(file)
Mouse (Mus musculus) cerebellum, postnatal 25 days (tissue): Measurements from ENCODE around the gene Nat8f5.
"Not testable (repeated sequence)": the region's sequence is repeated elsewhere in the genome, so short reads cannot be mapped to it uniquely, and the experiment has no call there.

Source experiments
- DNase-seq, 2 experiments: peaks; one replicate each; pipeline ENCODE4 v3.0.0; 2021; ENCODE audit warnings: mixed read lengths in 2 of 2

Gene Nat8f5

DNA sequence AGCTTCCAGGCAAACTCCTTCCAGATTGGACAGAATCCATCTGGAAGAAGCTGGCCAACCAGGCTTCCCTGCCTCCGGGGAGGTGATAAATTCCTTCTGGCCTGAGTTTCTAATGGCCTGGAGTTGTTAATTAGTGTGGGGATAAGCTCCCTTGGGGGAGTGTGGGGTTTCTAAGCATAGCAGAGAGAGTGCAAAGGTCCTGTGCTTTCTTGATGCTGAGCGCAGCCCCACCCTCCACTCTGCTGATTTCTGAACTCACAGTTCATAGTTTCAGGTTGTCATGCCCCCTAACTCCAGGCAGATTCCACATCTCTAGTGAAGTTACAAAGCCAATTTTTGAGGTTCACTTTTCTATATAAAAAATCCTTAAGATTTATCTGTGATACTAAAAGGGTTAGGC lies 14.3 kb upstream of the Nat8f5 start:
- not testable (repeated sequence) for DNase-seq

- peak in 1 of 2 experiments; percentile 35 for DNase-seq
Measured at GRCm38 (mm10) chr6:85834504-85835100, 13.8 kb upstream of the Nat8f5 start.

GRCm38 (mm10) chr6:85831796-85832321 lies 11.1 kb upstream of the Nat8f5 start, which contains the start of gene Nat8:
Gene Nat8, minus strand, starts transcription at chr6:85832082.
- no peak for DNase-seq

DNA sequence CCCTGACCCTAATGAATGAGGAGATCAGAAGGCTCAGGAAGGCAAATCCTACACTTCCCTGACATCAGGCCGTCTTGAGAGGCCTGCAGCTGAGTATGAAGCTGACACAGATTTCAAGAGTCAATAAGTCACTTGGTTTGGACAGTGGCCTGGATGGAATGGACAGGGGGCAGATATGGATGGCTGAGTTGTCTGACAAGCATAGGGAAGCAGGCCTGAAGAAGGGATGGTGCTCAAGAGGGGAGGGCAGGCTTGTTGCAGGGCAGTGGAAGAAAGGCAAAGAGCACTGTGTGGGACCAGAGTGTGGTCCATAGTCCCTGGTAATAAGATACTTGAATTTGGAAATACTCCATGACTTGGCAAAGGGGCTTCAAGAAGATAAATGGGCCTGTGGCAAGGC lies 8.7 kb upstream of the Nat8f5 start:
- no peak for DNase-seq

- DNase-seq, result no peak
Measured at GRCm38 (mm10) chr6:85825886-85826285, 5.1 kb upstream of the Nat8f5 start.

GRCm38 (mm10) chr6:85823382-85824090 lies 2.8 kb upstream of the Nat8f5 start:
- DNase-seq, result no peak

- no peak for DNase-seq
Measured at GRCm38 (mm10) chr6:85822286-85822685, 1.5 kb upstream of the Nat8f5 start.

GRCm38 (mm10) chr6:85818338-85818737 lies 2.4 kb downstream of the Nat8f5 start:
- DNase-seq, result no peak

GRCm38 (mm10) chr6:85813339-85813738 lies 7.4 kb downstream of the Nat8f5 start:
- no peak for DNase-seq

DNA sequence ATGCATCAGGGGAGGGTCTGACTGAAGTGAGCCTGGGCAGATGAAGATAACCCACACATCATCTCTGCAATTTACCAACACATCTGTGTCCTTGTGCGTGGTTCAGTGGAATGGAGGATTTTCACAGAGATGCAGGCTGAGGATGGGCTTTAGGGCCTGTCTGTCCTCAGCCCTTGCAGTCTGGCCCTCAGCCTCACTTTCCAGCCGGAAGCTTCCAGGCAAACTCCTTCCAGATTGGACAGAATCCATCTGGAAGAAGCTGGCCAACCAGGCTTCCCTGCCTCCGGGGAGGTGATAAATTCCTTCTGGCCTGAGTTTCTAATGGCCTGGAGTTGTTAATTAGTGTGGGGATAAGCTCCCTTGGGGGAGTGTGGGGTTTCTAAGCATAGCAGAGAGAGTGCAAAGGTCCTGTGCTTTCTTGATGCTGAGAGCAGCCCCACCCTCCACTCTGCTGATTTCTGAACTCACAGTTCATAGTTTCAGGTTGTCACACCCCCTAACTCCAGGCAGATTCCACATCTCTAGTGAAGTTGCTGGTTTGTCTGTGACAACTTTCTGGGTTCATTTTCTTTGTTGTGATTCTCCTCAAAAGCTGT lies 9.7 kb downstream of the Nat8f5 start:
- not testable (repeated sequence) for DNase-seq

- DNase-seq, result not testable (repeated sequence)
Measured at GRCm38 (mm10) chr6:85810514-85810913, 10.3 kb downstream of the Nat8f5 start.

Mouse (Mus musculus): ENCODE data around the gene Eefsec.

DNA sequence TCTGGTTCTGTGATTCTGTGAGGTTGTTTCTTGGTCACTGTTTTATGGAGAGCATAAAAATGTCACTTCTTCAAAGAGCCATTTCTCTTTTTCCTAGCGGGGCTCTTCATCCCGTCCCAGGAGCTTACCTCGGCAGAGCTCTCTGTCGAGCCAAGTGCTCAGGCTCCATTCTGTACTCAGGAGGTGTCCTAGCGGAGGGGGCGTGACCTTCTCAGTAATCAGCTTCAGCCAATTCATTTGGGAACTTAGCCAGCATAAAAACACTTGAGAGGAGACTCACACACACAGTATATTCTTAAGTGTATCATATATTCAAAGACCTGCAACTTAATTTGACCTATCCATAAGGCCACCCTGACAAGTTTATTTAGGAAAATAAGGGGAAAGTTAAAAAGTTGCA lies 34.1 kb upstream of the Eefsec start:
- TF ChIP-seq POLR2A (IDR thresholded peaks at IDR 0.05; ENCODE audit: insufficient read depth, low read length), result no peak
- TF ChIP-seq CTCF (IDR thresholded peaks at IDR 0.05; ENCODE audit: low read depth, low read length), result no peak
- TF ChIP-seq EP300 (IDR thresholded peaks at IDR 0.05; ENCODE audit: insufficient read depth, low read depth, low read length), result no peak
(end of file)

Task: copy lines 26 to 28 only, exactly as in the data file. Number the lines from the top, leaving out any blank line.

- not testable (repeated sequence) for DNase-seq

- DNase-seq, result not testable (repeated sequence)
Measured at GRCm38 (mm10) chr6:85810514-85810913, 10.3 kb downstream of the Nat8f5 start.